Once back in the Mojave, I immediately launched into Lonesome Road. To be up-front about a few things, the DLC does not play exceptionally well with the Nevada Skies mod. It doesn’t play badly, but the lighting is off. Nighttime brightness isn’t much dimmer than daytime (unlike the Mojave and Zion, which are close to pitch dark). Interiors are both brighter and darker than I would expect. Along about 7pm or 8pm, game time, it’s like someone shuts off the lights. No gradual darkening; just “click” and the lighting suddenly changes. Nevada Skies is a marvelously well done mod, but it just doesn’t work as I would have liked in the Divide.

There are two things about the DLC that I find particularly off-putting. The first is all of the philosophical mumbo-jumbo that Ulysses spouts at various points. I understand the point that he’s trying to make, but his way of reaching it is so far out there that he might as well be pulling it out of his ass. If Honest Hearts had the best writing of the DLCs, Lonesome Road has some of the worst. I’m not going to fault Roger Cross for it. I’m sure that he delivered exactly what was scripted and delivered it according to the sound director’s wants. But he doesn’t quite manage to make a Thanksgiving dinner out of the turkey that was handed to him. His delivery is credible, but credibility only goes so far.

The other off-putting thing is probably my own damned fault. Rather than focus on Ulysses and ED-E’s upgrades, I made it a point to search for journal entries, holotapes, RALPHIE posters and the rest of that nonsense. What should have been a couple of hours of straightforward run-and-gun turned into a couple of days of searching, backtracking, and searching some more. I guess this was the developers’ way of keeping you in the Divide longer than the story required. Serves me right, but shame on them for doing it in the first place. Bad devs. No Cheetos for you.

That leaves me with Old World Blues. I’m currently Level 33, which might be a bit high for the DLC (recommended level is 15-20), but I’ll handicap myself somehow. Or maybe not. OWB is frankly just plain fun in a cheesy sort of way. The writing is hokey (intentionally so), the voicing is so over-the-top melodramatic as to be comical (also intended, unless I miss my guess), but it’s the best of the four, so I saved it for last. Off to the Big Empty I go.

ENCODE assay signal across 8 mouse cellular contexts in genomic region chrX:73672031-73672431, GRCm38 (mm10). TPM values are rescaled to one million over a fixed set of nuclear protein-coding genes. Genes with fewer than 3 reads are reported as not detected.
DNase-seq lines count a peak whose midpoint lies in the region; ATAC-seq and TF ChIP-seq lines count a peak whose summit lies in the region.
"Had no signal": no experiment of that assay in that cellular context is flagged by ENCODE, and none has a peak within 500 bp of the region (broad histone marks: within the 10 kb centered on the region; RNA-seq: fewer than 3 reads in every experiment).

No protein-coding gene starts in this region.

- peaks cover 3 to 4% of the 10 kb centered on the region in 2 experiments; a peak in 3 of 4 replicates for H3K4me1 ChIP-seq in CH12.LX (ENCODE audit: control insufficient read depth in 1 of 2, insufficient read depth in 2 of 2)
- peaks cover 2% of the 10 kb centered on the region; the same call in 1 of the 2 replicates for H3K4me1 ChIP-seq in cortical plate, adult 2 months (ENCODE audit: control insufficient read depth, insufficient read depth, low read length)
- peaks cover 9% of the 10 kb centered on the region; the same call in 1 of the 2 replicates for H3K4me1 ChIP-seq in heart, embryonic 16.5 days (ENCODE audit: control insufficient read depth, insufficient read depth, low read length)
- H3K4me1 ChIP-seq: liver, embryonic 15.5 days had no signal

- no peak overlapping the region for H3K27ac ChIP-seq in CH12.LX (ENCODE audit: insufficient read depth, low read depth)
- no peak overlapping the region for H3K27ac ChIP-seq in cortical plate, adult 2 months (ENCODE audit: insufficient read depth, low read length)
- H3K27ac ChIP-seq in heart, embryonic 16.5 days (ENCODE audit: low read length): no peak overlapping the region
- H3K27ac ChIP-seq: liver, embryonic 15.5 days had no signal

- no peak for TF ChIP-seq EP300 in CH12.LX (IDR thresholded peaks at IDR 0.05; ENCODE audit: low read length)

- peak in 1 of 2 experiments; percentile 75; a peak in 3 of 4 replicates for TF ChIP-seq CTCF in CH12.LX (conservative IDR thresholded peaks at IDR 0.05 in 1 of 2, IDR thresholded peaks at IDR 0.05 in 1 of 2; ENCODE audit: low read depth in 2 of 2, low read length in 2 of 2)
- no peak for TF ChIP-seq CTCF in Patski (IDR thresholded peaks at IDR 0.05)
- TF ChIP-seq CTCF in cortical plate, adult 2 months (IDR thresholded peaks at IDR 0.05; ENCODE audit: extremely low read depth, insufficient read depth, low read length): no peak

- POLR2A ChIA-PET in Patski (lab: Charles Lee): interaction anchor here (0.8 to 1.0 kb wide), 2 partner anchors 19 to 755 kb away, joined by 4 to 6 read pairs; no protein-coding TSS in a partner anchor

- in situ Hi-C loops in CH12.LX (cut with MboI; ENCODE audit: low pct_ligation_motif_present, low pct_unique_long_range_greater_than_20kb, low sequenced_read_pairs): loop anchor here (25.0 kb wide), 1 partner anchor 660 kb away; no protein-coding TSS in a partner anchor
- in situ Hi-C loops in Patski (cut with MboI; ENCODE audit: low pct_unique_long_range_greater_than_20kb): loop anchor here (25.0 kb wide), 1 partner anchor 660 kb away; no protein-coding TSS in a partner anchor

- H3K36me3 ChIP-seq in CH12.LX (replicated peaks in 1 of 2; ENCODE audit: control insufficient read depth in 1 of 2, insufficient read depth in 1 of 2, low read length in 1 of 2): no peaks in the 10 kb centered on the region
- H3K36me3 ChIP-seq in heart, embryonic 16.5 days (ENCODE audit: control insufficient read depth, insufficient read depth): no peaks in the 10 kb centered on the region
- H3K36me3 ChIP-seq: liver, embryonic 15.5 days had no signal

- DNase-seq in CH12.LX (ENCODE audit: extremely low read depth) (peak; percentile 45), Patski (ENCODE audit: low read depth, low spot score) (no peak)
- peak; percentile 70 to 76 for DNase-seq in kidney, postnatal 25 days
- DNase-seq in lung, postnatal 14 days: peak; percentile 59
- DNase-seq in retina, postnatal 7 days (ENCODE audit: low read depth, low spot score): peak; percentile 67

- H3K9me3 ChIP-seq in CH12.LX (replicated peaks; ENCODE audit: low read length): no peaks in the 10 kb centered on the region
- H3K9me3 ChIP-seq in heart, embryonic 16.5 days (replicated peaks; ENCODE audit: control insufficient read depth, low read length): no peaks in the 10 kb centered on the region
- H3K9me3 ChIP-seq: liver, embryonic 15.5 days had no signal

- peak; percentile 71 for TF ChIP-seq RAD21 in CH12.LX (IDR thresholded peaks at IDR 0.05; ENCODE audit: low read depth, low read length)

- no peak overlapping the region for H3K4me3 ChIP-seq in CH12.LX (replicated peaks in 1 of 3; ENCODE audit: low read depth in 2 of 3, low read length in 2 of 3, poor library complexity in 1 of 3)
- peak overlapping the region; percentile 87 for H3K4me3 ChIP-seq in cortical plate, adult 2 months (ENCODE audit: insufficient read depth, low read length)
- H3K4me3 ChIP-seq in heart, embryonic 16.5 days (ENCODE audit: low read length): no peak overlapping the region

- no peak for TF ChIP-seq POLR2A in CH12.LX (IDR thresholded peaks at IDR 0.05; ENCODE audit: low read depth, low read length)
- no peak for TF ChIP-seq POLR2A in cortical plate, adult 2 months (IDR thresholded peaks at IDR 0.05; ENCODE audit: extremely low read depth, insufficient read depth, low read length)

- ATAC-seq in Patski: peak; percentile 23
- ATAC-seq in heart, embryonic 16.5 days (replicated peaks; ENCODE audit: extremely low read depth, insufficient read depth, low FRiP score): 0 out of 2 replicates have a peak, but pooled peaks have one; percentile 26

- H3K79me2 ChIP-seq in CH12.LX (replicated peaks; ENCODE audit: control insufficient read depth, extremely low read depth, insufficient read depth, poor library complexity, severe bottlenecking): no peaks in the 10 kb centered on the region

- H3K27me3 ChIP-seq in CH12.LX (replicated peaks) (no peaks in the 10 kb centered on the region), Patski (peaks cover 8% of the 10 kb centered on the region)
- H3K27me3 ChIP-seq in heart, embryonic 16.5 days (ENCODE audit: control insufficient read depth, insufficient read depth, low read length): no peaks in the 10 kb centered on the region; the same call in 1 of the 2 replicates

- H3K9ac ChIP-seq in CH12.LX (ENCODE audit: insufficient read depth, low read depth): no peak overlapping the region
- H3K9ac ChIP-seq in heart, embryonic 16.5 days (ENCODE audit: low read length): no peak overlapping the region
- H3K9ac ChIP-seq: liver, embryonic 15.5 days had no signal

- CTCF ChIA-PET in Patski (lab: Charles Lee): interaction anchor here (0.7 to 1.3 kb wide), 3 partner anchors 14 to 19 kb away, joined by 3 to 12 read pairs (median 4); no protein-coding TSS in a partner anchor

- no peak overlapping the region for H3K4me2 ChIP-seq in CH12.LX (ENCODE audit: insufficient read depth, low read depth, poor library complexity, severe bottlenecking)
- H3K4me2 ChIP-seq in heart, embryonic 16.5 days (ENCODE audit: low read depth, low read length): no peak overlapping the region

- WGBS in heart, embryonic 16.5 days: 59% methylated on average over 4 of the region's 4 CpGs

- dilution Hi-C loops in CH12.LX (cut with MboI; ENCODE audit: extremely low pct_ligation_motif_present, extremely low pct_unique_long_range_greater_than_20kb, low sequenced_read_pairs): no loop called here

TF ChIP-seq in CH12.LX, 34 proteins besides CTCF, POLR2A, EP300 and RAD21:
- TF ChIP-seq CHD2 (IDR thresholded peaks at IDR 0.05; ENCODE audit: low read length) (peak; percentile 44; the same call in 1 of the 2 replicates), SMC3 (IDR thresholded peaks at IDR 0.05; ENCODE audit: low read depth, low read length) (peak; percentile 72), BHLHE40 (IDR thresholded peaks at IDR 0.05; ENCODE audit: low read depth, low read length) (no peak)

An early start this morning took me through a monthly Microsoft ritual: problem-reporting. Somewhere back around Windows 2000 or so, Microsoft decided to start gathering data on things that crashed and burned. Ostensibly, the data was to be used to figure out why and fix those problems. I assume this is true, although I have nothing other than Microsoft’s word on it. Initially, this was done through a little pop-up that came after something crashed. So Windows 2000 asked to gather and send data when something from Microsoft crashed and you could either decide to send or not send that information. Windows XP let you send reports when non-Windows applications crashed and you occasionally got a “click here for more info” link with their best guess as to why. Vista (and I assume Windows 7) instituted a monthly problem reporting system in addition and we’ve all probably seen the “Windows is checking for a solution” box after a crash.

The funny (or dismal) part about all of it is that in a dozen years or so, I’ve only got one workable solution out of Microsoft. At one point about ten or twelve years ago, Windows came back and said something like, “This problem looks a lot like bad memory. Here’s a link to a little RAM-checking utility that might help.” As it turned out, one of my DRAM sticks wasn’t firing on all cylinders, so I replaced it and that particular series of crashes went away.

For the remainder of those years, Microsoft has collected a helluvalot of data from me on crashes and hasn’t provided anything useful. My favorite solution was to install patches that I had already installed. Their version checking utility is about as useless as teats on a boar hog. Doubly so on Steam and GFWL games which force patches downstream either automatically (Steam) or by not letting you play until you patch (GFWL).

This month’s batch? 335 crashes. Some were related to installing new nVidia drivers. This issue is one where I know the cause of the problem. Completely removing old graphics drivers is like pulling teeth – very painful and it involves a lot of screaming. Eventually I got them out, got the new drivers in and that problem went away.